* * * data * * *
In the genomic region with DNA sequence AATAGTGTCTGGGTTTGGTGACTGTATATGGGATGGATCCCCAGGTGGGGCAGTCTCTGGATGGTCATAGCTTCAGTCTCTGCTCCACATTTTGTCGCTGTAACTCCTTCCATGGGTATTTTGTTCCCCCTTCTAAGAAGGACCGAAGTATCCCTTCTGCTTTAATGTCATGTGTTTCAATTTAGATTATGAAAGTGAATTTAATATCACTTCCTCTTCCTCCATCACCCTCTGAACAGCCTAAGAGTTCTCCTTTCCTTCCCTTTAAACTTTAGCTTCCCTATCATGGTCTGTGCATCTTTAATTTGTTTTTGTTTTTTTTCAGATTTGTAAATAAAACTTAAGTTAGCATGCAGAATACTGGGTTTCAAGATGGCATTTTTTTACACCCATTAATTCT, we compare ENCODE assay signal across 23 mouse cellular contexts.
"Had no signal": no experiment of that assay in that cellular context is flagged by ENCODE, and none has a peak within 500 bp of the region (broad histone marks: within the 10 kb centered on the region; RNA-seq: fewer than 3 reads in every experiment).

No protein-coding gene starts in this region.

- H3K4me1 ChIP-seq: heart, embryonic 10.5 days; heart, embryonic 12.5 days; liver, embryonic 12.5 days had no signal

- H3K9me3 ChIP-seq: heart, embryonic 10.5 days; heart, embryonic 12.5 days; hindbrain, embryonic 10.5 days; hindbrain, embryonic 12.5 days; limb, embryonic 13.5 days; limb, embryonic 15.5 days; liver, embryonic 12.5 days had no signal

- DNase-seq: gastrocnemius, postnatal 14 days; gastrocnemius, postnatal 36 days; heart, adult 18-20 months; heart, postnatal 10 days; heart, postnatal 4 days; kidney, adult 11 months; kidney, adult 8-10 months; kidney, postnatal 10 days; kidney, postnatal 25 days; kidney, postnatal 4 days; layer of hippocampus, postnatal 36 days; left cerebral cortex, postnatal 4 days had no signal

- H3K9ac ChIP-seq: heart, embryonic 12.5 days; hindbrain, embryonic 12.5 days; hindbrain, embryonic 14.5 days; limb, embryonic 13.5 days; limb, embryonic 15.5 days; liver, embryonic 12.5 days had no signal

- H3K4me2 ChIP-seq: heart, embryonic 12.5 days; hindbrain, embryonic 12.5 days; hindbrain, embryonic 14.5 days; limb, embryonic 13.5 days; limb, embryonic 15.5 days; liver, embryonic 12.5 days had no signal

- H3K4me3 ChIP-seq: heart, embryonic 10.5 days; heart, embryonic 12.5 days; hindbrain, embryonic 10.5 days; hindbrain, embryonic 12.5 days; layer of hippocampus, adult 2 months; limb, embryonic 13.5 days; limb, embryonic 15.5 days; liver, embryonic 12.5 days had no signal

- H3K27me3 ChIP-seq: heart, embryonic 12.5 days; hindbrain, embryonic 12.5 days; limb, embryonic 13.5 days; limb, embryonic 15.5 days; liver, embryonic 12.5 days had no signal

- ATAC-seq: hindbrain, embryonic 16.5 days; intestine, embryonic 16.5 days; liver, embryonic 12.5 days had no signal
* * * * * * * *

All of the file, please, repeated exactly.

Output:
In the genomic region with DNA sequence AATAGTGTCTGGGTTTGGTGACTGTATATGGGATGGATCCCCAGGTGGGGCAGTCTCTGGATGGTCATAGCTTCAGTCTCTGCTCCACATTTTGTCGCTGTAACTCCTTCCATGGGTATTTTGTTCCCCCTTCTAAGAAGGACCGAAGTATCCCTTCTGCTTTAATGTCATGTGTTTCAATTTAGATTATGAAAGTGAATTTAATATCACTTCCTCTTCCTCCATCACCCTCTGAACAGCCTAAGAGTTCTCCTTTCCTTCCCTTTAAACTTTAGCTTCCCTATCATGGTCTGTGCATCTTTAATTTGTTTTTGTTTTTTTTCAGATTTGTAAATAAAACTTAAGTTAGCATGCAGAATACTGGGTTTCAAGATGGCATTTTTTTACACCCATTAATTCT, we compare ENCODE assay signal across 23 mouse cellular contexts.
"Had no signal": no experiment of that assay in that cellular context is flagged by ENCODE, and none has a peak within 500 bp of the region (broad histone marks: within the 10 kb centered on the region; RNA-seq: fewer than 3 reads in every experiment).

No protein-coding gene starts in this region.

- H3K4me1 ChIP-seq: heart, embryonic 10.5 days; heart, embryonic 12.5 days; liver, embryonic 12.5 days had no signal

- H3K9me3 ChIP-seq: heart, embryonic 10.5 days; heart, embryonic 12.5 days; hindbrain, embryonic 10.5 days; hindbrain, embryonic 12.5 days; limb, embryonic 13.5 days; limb, embryonic 15.5 days; liver, embryonic 12.5 days had no signal

- DNase-seq: gastrocnemius, postnatal 14 days; gastrocnemius, postnatal 36 days; heart, adult 18-20 months; heart, postnatal 10 days; heart, postnatal 4 days; kidney, adult 11 months; kidney, adult 8-10 months; kidney, postnatal 10 days; kidney, postnatal 25 days; kidney, postnatal 4 days; layer of hippocampus, postnatal 36 days; left cerebral cortex, postnatal 4 days had no signal

- H3K9ac ChIP-seq: heart, embryonic 12.5 days; hindbrain, embryonic 12.5 days; hindbrain, embryonic 14.5 days; limb, embryonic 13.5 days; limb, embryonic 15.5 days; liver, embryonic 12.5 days had no signal

- H3K4me2 ChIP-seq: heart, embryonic 12.5 days; hindbrain, embryonic 12.5 days; hindbrain, embryonic 14.5 days; limb, embryonic 13.5 days; limb, embryonic 15.5 days; liver, embryonic 12.5 days had no signal

- H3K4me3 ChIP-seq: heart, embryonic 10.5 days; heart, embryonic 12.5 days; hindbrain, embryonic 10.5 days; hindbrain, embryonic 12.5 days; layer of hippocampus, adult 2 months; limb, embryonic 13.5 days; limb, embryonic 15.5 days; liver, embryonic 12.5 days had no signal

- H3K27me3 ChIP-seq: heart, embryonic 12.5 days; hindbrain, embryonic 12.5 days; limb, embryonic 13.5 days; limb, embryonic 15.5 days; liver, embryonic 12.5 days had no signal

- ATAC-seq: hindbrain, embryonic 16.5 days; intestine, embryonic 16.5 days; liver, embryonic 12.5 days had no signal